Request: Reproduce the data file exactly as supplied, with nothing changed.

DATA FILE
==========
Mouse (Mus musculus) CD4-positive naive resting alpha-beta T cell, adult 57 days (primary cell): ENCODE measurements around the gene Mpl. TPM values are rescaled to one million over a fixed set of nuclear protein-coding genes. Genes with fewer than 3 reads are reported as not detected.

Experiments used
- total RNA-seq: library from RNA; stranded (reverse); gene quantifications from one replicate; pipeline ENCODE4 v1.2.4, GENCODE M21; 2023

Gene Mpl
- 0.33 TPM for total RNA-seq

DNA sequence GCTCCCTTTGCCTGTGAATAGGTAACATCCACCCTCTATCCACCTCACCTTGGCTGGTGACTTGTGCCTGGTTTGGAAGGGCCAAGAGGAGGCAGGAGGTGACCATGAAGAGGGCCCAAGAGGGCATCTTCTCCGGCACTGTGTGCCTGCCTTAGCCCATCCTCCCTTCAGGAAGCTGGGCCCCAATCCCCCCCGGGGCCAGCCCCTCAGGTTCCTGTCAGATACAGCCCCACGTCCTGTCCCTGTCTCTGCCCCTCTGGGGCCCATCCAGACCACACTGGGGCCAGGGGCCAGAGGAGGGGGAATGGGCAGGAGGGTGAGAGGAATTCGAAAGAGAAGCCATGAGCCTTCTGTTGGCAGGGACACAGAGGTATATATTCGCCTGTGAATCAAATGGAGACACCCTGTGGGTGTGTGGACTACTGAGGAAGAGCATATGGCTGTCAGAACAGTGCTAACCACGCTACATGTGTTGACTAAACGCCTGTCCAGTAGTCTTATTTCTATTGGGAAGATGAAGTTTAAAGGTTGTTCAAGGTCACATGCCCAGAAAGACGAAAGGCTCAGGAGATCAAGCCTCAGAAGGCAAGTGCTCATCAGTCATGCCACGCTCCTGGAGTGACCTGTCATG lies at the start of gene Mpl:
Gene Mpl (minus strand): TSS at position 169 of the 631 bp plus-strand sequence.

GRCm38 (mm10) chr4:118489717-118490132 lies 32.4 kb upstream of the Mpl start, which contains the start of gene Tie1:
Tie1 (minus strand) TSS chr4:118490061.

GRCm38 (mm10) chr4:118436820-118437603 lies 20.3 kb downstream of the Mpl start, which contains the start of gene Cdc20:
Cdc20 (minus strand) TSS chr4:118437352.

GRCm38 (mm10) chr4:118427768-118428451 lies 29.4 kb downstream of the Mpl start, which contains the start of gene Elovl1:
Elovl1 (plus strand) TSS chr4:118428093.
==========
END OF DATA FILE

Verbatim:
Mouse (Mus musculus) CD4-positive naive resting alpha-beta T cell, adult 57 days (primary cell): ENCODE measurements around the gene Mpl. TPM values are rescaled to one million over a fixed set of nuclear protein-coding genes. Genes with fewer than 3 reads are reported as not detected.

Experiments used
- total RNA-seq: library from RNA; stranded (reverse); gene quantifications from one replicate; pipeline ENCODE4 v1.2.4, GENCODE M21; 2023

Gene Mpl
- 0.33 TPM for total RNA-seq

DNA sequence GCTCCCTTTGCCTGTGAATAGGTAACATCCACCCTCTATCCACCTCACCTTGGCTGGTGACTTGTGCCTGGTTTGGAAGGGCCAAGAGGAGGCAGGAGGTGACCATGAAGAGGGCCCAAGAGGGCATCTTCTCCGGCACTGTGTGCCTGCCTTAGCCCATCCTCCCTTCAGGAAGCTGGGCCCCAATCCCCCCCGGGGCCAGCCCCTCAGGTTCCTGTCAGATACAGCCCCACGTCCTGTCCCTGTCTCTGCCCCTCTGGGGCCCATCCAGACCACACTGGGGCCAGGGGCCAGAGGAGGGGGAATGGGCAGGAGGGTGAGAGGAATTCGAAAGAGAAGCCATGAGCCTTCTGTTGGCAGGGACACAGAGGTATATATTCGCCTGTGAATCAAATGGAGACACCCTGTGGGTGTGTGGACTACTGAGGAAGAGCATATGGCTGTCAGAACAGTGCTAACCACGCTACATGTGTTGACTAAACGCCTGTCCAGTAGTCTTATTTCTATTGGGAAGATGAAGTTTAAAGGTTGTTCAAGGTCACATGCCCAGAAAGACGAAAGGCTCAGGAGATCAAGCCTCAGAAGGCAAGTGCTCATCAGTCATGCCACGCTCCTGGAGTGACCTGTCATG lies at the start of gene Mpl:
Gene Mpl (minus strand): TSS at position 169 of the 631 bp plus-strand sequence.

GRCm38 (mm10) chr4:118489717-118490132 lies 32.4 kb upstream of the Mpl start, which contains the start of gene Tie1:
Tie1 (minus strand) TSS chr4:118490061.

GRCm38 (mm10) chr4:118436820-118437603 lies 20.3 kb downstream of the Mpl start, which contains the start of gene Cdc20:
Cdc20 (minus strand) TSS chr4:118437352.

GRCm38 (mm10) chr4:118427768-118428451 lies 29.4 kb downstream of the Mpl start, which contains the start of gene Elovl1:
Elovl1 (plus strand) TSS chr4:118428093.